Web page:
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Shi'a Political Thought And The Challenge Of Democracy: From The Constitutionalism Of Akhund Khorasani To The Republicanism Of Ayatollah Khomeini


A lecture by Mohsen Kadivar of Tarbiyat Modaress University in Tehran that compares the roles of Akhund Khorasani and Ayatollah Khomeini in two of the most important events in the history of Iran in the 20th century, the Constitutional and the Islamic Revolution.




12 May 2006, 7pm

Khalili Lecture Theatre, School of Oriental and African Studies, University of London, Russell Square, London

Organised by

Iran Heritage Foundation & London Middle East Institute at SOAS.

Supported by

Rouzbeh Pirouz.


Shi'a Political Thought and the Challenge of Democracy: From the Constitutionalism of Akhund Khorasani to the Republicanism of Ayatollah Khomeini
Mohsen Kadivar - Tarbiyat Modarres University, Tehran

The Constitutional Movement and the Islamic Revolution stand as two defining moments in the contemporary history of Iran. Akhund Mohammad Kazem Khorasani and Ayatollah Ruhollah Khomeini played similar roles as leaders of these two social movements. Both at the height of their religious authority played pivotal roles in the downfall of the shahs of their time and the establishment of a political system stemming from the people's will. Both men were relatively successful in fostering the evolution and democratization of Shi'a jurisprudence (fiqh), by adopting modern political concepts, although neither of them had a deep understanding of these concepts and their requirements and consequences.

But despite their similarities, these two religious leaders had very different political approaches, stemming from their different theological and jurisprudential foundations. This lecture explores these differences and their implications. Akhund Khorasani's constitutionalism is in line with his theological and jurisprudential foundations. But Ayatollah Khomeini's republicanism contradicts his own theological and jurisprudential foundations, especially the theory of velayat-e faqih, to which he remained faithful to the end. Khorasani's political theory is more democratic than that of Ayatollah Khomeini. It can even be said that Khorasani's political theory is the most progressive and democratic offered so far by a Shi'a jurist.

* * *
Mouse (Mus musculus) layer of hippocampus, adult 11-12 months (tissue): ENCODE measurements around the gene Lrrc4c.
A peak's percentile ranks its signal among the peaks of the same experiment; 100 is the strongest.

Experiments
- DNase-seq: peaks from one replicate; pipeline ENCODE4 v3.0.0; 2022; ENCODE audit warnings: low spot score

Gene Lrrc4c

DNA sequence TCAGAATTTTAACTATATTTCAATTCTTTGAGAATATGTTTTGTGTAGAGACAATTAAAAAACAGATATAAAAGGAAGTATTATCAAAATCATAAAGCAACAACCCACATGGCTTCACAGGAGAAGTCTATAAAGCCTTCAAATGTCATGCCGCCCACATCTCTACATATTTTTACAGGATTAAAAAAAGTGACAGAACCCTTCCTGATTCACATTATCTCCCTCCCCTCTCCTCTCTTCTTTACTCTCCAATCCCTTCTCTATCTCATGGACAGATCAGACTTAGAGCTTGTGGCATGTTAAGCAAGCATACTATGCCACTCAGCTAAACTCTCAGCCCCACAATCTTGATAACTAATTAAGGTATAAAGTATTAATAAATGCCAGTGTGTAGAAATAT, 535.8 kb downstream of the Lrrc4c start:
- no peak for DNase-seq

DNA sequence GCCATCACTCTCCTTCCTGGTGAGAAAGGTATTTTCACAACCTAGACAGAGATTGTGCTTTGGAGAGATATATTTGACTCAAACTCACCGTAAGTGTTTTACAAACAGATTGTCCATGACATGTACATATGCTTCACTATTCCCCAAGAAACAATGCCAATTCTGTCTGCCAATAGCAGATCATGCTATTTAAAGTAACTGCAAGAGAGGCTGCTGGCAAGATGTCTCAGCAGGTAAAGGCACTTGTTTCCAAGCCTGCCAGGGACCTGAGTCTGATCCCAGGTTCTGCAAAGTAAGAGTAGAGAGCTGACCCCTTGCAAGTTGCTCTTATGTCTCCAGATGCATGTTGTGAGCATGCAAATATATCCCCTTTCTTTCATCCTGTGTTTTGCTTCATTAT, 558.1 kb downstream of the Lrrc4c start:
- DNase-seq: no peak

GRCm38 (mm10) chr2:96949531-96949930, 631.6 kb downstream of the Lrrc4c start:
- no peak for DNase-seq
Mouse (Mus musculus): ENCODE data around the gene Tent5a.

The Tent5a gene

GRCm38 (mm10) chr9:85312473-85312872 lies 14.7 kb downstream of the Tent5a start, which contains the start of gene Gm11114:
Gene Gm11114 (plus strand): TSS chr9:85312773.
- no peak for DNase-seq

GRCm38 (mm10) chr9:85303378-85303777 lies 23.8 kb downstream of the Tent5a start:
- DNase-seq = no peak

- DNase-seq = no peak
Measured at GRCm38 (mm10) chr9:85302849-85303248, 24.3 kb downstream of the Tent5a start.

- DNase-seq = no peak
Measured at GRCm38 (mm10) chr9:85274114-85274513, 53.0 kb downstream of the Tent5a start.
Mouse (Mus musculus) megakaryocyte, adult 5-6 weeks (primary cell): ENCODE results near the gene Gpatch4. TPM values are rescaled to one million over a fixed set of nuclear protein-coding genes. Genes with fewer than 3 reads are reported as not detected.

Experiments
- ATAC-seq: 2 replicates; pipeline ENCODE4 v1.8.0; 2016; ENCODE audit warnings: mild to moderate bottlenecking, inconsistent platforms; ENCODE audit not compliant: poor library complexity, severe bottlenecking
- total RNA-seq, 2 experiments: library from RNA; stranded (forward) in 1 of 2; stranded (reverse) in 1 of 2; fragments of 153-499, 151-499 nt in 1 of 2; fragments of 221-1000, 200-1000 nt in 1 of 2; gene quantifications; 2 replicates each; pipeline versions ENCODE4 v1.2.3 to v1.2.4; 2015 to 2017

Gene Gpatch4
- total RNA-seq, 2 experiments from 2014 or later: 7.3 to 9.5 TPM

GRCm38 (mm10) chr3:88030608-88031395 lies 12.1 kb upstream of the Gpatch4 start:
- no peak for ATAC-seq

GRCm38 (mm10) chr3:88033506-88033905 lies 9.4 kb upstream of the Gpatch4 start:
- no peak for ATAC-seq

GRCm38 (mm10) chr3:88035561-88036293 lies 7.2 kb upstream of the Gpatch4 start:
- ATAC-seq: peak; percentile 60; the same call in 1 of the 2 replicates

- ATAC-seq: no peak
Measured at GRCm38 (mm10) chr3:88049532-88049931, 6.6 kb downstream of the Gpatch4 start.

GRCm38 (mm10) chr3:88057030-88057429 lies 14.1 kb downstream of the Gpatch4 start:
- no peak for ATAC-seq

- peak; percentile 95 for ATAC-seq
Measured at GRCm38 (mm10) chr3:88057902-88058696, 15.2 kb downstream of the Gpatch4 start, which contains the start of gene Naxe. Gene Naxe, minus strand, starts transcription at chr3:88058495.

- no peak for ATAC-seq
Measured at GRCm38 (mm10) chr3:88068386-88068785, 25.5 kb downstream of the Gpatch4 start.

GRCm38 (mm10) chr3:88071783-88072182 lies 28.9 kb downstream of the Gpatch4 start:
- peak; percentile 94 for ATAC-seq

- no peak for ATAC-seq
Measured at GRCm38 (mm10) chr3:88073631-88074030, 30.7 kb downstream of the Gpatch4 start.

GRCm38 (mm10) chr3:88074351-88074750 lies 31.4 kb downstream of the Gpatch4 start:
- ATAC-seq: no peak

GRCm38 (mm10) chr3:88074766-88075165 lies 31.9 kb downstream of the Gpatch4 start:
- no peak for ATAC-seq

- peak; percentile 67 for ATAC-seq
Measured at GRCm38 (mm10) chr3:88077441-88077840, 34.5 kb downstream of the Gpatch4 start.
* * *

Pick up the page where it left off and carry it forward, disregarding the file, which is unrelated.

Mohsen Kadivar studied in the Qom Seminaries and obtained his ijtihad certificate in religious knowledge from Ayatollah Montazeri in 1996. In 1998 he completed his PhD in Western and Islamic Philosophy, with a focus on Transcendental Philosophy, from Tarbiyat Modarres University, where he is now Chair of the Philosophy Department. He has authored 11 books and over 50 articles in philosophy, Islamic theology, Shi'a political jurisprudential thought, and general Islamic law. Among his best known books are Theories of Government in Shi'a Fiqh and Government by Guardianship (hokumat-e vela'i). In 1998, following a controversial speech, Kadivar was arrested, and subsequently spent 18 months in prison. He is among those religious intellectuals in Iran who are critical of velayat-e faqih (guardianship of the jurist) and believes in the compatibility of Islam, human rights and democracy. Publication of his latest book, Siyasatnameh-e Khorasani (Khorasani's Political Letters) has been refused for over a year.

Lecture series

This lecture is part of a lecture series convened by Ziba Mir-Hosseini, entitled The Legacy of the Constitutional Revolution: A Hundred Years of Struggle for Democracy. The lectures focus on the ever-present tensions between religiosity and secularism, and between despotism in Iran's quest for modernity.

Ziba Mir-Hosseini is Research Associate at the London Middle East Institute at SOAS. An independent consultant, researcher and writer on Middle Eastern issues, specializing in society, gender, family relations, Islamic law and development.

Admission free

The Iran Heritage Foundation, 5 Stanhope Gate, London W1K 1AH. T +44 (20) 74934766, F +44 (20) 74999293,

Additional information

For additional information about the lecture series, go to


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